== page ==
I realize now that I never posted about my Yosemite trip. Hopefully late is better than never. This was one of the great experiences of my adult life, one good thing in 2016, and I absolutely recommend it to anyone.
2016 didn’t start out great for me. In early spring, I decided I needed a good hiking vacation to clear my head and recenter. After reviewing several options, I chose Yosemite National Park, in California’s Sierra Nevada mountains. I booked my flight to Oakland and a rental car, figuring I’d throw my backpack in and drive four hours straight into the mountains.
Of note, you can’t really just up and travel to Yosemite, especially if you want to backpack overnight. The Park Service has instituted a permit requirement that requires advance reservations. This protects the environment, as well as a sense of wilderness in what might otherwise feel like a shopping mall. I first applied to begin at trailheads along Tioga Road, not realizing Tioga Road in late May was still buried in snow and closed. I was lucky, though; there was one spot still left at Happy Isles, the park’s most in-demand trailhead. I plotted a course, a 30-mile circuit that would take me over or past some of the park’s most famous landmarks. I also bought my first bear canister. Continue Reading
Just a quick note that I am now a certified personal trainer (based in New York City), and posting regularly regarding health and fitness at RewriteFitness.com. I will continue posting here, too, but I would invite you to come check me out over there.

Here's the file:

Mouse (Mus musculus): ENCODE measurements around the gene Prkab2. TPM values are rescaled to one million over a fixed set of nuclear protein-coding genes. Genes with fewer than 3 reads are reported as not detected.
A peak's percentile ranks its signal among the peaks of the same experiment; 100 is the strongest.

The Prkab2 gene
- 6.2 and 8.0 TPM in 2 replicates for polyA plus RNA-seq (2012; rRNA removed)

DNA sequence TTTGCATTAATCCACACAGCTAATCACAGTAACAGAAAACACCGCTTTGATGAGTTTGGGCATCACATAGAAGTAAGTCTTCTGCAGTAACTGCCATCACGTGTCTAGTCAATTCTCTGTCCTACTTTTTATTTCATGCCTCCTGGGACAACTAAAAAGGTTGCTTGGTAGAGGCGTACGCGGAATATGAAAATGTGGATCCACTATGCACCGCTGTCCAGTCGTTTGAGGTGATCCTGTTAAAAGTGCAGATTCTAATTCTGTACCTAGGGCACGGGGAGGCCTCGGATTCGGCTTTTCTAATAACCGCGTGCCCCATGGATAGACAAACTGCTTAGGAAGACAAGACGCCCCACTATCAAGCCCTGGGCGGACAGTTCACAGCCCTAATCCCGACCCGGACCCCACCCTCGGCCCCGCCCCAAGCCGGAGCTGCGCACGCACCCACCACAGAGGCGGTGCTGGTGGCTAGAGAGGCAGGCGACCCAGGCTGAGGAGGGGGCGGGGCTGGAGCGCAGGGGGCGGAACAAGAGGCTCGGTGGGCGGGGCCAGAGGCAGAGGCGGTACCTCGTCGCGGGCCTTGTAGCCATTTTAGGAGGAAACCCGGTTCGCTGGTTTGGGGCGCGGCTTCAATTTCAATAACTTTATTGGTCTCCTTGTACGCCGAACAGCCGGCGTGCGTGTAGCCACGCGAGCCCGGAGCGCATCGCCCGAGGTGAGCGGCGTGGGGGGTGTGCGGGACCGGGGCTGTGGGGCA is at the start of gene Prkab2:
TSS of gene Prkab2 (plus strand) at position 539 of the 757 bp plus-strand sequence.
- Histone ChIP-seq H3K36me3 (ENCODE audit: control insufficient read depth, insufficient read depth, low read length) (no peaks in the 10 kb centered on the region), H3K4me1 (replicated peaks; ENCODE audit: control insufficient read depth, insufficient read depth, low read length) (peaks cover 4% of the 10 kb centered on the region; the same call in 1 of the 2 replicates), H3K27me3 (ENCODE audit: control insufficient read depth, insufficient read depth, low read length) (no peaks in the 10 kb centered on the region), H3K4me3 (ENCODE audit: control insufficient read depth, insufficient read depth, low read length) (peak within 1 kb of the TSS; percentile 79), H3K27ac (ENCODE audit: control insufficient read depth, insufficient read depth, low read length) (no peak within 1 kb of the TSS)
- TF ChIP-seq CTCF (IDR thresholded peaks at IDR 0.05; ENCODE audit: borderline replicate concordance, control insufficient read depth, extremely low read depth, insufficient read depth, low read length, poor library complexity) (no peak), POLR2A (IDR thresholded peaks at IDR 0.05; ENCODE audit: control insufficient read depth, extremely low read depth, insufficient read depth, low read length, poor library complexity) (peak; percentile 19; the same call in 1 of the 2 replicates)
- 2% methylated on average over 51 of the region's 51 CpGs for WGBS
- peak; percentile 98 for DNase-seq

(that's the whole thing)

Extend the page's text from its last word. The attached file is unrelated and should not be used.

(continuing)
I have been away for quite a while. Sorry about that! Life has kept my attention pretty well occupied so far in 2016. The good news is I’ve rediscovered my interest in fitness (and in not permanently affixing my backside to the sofa) and shaken off about 40 pounds since the new year–nearly all of the unwelcome weight I put on in the three years preceding.
I’m back to running on a regular basis, and got my speed to the point where I’ve set a few personal records recently: A new 10K PR in Central Park (which is no small feat considering the hilly terrain) and a PR of nearly three minutes at the Broad Street Run earlier this month, which I’m especially proud of. I have other running-related announcements too, but I’m holding those for a day or two–unless you follow me on Instagram, in which case you already know.
More immediately, in one week I am loading a backpack and flying to Yosemite National Park, where I will spend three days and three nights on a solo hike through the backcountry, sleeping in a tent, bathing in ice-cold streams of fresh meltwater, and eating my food cold out of a bear canister.
More precisely, I am flying to Oakland, renting an SUV, and driving to Yosemite Valley, then hiking into the backcountry. I have planned out an ambitious route that will carry me over 30 miles in 3 days, taking me over or past the park’s most famous landmarks. I don’t plan to summit Half Dome–the cables will be down, and while I know some overachievers have made that climb, I’m a fan of being alive with bones intact–but I will pass over Clouds Rest, visit North Dome and Tenaya Lake, and (if all goes as planned) conclude my trip by descending Yosemite Falls. Continue Reading